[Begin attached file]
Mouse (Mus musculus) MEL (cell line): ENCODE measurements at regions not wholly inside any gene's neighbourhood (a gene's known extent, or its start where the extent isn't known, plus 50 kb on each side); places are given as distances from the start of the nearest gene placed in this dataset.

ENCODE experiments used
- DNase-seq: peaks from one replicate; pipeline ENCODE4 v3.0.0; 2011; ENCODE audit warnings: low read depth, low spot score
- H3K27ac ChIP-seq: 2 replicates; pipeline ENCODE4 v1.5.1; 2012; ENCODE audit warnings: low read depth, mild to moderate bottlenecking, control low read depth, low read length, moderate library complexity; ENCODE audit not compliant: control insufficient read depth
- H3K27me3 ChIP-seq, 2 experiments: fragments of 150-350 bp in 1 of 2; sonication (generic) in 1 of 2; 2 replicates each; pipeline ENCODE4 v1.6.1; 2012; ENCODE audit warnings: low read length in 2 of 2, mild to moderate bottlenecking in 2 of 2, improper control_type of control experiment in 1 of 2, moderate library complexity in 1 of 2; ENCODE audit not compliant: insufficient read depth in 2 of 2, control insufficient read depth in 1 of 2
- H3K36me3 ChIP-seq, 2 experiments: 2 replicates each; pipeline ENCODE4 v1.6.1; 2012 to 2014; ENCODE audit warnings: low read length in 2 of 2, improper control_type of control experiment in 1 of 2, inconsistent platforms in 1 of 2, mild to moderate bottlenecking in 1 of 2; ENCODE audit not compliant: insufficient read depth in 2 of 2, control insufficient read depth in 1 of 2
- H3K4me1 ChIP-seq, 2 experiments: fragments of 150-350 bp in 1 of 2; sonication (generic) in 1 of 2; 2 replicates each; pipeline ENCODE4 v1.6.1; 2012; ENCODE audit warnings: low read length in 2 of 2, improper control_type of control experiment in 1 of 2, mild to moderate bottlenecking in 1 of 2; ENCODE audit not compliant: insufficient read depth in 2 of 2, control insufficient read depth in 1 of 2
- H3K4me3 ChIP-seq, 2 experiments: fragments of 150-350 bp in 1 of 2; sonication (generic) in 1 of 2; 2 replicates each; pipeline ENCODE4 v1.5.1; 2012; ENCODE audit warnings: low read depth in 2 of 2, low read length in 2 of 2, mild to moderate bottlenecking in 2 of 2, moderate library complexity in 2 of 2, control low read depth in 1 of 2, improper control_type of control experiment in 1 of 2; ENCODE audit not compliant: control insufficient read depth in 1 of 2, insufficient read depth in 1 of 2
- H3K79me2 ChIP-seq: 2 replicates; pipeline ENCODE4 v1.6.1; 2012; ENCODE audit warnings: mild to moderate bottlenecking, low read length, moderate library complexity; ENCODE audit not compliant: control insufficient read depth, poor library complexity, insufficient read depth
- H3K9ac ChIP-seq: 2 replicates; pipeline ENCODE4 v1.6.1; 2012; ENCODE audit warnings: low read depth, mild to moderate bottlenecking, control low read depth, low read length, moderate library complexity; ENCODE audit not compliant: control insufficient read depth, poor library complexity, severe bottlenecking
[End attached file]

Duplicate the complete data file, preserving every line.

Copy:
Mouse (Mus musculus) MEL (cell line): ENCODE measurements at regions not wholly inside any gene's neighbourhood (a gene's known extent, or its start where the extent isn't known, plus 50 kb on each side); places are given as distances from the start of the nearest gene placed in this dataset.

ENCODE experiments used
- DNase-seq: peaks from one replicate; pipeline ENCODE4 v3.0.0; 2011; ENCODE audit warnings: low read depth, low spot score
- H3K27ac ChIP-seq: 2 replicates; pipeline ENCODE4 v1.5.1; 2012; ENCODE audit warnings: low read depth, mild to moderate bottlenecking, control low read depth, low read length, moderate library complexity; ENCODE audit not compliant: control insufficient read depth
- H3K27me3 ChIP-seq, 2 experiments: fragments of 150-350 bp in 1 of 2; sonication (generic) in 1 of 2; 2 replicates each; pipeline ENCODE4 v1.6.1; 2012; ENCODE audit warnings: low read length in 2 of 2, mild to moderate bottlenecking in 2 of 2, improper control_type of control experiment in 1 of 2, moderate library complexity in 1 of 2; ENCODE audit not compliant: insufficient read depth in 2 of 2, control insufficient read depth in 1 of 2
- H3K36me3 ChIP-seq, 2 experiments: 2 replicates each; pipeline ENCODE4 v1.6.1; 2012 to 2014; ENCODE audit warnings: low read length in 2 of 2, improper control_type of control experiment in 1 of 2, inconsistent platforms in 1 of 2, mild to moderate bottlenecking in 1 of 2; ENCODE audit not compliant: insufficient read depth in 2 of 2, control insufficient read depth in 1 of 2
- H3K4me1 ChIP-seq, 2 experiments: fragments of 150-350 bp in 1 of 2; sonication (generic) in 1 of 2; 2 replicates each; pipeline ENCODE4 v1.6.1; 2012; ENCODE audit warnings: low read length in 2 of 2, improper control_type of control experiment in 1 of 2, mild to moderate bottlenecking in 1 of 2; ENCODE audit not compliant: insufficient read depth in 2 of 2, control insufficient read depth in 1 of 2
- H3K4me3 ChIP-seq, 2 experiments: fragments of 150-350 bp in 1 of 2; sonication (generic) in 1 of 2; 2 replicates each; pipeline ENCODE4 v1.5.1; 2012; ENCODE audit warnings: low read depth in 2 of 2, low read length in 2 of 2, mild to moderate bottlenecking in 2 of 2, moderate library complexity in 2 of 2, control low read depth in 1 of 2, improper control_type of control experiment in 1 of 2; ENCODE audit not compliant: control insufficient read depth in 1 of 2, insufficient read depth in 1 of 2
- H3K79me2 ChIP-seq: 2 replicates; pipeline ENCODE4 v1.6.1; 2012; ENCODE audit warnings: mild to moderate bottlenecking, low read length, moderate library complexity; ENCODE audit not compliant: control insufficient read depth, poor library complexity, insufficient read depth
- H3K9ac ChIP-seq: 2 replicates; pipeline ENCODE4 v1.6.1; 2012; ENCODE audit warnings: low read depth, mild to moderate bottlenecking, control low read depth, low read length, moderate library complexity; ENCODE audit not compliant: control insufficient read depth, poor library complexity, severe bottlenecking